This is not to downplay the relevance of the Coronavirus. It is important that we continue to follow health and safety protocols, government regulation and maintain social distancing. 

News on Social Media: Is it True or False?

Apart from news media, social media is one of the primary sources of interaction with the external world, In the face of the crisis, social media usage has skyrocketed. A study conducted by Kantar (covering 25,000 people across 30 markets) revealed that during this period: 

  • Web Browsing increased by 70% over regular use
  • TV viewing increased by 63% over regular use 
  • Social Media increased by 61% over regular use 

Amongst all social media channels, WhatsApp has experienced the highest usage with a 40% increase in daily usage. Facebook usage is seen to have increased by 37%. Other social media channels including apps such as Instagram and Tik Tok have seen an increase of over 40%. The increased usage has been observed amongst people who are under 35 years of age. 

Such increased reliance on social media has been coupled with the spreading of fake news, false narratives and conspiracy theories which has resulted in panic, violation of government regulations, religious and racial discrimination.  Across the globe, authorities have had to create protocol to fight this rise in misinformation and fake news which has been spread through digital mediums. The WHO has described this avalanche of fake news as an “Infodemic” that creates an additional burden for people to find trustworthy and reliable sources.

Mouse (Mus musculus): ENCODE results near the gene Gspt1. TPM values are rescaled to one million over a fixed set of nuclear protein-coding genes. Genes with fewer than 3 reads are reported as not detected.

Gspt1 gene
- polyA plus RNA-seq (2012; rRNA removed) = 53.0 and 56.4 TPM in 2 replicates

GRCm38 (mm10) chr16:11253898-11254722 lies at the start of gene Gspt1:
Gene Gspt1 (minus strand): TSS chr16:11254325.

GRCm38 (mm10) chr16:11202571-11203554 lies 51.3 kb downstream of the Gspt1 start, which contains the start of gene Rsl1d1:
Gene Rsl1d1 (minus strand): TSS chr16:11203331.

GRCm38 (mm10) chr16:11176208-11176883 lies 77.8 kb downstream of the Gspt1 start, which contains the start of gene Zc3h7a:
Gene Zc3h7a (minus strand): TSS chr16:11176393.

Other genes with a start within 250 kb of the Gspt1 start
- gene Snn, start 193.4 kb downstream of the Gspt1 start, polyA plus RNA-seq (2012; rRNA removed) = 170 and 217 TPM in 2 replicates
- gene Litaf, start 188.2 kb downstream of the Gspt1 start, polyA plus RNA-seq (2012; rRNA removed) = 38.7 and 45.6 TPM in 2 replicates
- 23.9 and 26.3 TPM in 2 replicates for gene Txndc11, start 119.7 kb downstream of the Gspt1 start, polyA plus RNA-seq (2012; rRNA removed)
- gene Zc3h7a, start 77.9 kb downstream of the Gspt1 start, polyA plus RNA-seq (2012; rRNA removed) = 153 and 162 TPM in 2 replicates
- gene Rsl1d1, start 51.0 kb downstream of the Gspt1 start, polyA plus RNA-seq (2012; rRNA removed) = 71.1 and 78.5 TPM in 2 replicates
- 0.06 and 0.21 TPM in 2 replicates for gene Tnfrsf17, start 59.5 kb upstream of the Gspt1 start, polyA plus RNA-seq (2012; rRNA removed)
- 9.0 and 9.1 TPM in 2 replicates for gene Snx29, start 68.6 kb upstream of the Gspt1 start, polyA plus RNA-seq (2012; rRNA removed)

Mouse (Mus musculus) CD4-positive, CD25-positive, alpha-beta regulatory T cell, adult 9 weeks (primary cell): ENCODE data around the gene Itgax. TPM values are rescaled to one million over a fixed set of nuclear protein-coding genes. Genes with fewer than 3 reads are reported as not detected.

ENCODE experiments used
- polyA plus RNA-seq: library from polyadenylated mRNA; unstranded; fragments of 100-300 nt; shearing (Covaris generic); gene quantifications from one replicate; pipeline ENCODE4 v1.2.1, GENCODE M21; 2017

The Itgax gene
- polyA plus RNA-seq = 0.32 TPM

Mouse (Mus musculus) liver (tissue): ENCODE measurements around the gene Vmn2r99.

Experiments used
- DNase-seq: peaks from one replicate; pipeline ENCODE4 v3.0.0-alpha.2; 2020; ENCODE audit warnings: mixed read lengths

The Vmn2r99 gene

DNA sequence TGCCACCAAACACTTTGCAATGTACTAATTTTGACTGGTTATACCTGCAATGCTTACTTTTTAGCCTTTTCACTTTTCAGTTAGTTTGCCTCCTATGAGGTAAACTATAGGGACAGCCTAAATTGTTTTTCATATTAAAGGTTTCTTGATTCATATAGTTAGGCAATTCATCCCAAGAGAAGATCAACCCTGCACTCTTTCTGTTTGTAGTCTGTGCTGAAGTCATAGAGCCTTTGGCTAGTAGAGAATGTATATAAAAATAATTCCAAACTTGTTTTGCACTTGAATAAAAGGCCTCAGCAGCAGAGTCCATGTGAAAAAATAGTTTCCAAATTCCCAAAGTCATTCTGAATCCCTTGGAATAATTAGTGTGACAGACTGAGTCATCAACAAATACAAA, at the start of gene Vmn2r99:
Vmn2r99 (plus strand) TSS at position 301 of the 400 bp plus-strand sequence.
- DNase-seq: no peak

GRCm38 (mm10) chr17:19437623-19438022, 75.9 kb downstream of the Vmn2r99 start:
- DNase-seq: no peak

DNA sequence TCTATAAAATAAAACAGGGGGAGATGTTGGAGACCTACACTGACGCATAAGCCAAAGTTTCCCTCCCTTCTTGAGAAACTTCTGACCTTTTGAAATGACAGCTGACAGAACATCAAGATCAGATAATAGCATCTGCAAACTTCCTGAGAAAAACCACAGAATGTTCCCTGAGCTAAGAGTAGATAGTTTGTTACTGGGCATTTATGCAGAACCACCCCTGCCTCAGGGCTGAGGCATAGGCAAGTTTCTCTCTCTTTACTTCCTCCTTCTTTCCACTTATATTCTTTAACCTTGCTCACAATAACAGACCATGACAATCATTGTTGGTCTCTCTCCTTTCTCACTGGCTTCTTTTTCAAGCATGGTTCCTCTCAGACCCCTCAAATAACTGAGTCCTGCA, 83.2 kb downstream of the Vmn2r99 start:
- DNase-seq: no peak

In India, the surge of falsified information has forced the government to constantly pass notices against the spread of fake news through social media channels. In Maharashtra, the police had to file as many as 51 cases across the state against people sharing false information regarding the Coronavirus. In one special case, an FIR was filed against the owner of a mattress company who shared an advertisement with a local newspaper stating that the use of the mattress would prevent the transmission of Coronavirus. 

Cases such as these are not limited to Maharashtra. In Lucknow, a fake godman named Ahmad Siddqui proclaimed himself the “Corona Wala Baba” and shared misinformation that people who could not use a mask could use a specific talisman to prevent catching the novel Coronavirus. These are just some examples of misdemeanors that have happened during the time of Coronavirus. 

The scale of the Infodemic has been so vast that social media channels have had to intervene to stop the spread of misleading content during the COVID crisis.  In April 2020, Youtube took down a live-stream which made the false claim that the spread of COVID was linked to the use of 5G. They also changed their policy decision, banning any content which contradicts legitimate health authorities such as WHO or other health organisations. Following this, Facebook deleted two major “Anti-5G” groups which had over sixty thousand followers who created petitions for the destruction of the 5G network. WhatsApp has also set regulations to limit the forwarding of messages on a daily level in an attempt to reduce the spread of fake news. 

In this period of uncertainty,  the spread of false information can further anxiety, stress and mistrust. It is imperative that we as a community recognise this, and ensure that we verify the data that we share on social media channels. 

For more on this topic, you can check these links:



Nikita Chatterjee is currently pursuing her Masters in Development from Azim Premji University.



Artist and Visual Storyteller

I am a feminist and an artist with a keen interest in mental health. I have always found peace and the power of expression, in art and music, since a very early age. Empathy is my mantra and goal for life. The rest of me is essentially my love for dogs, swimming and food!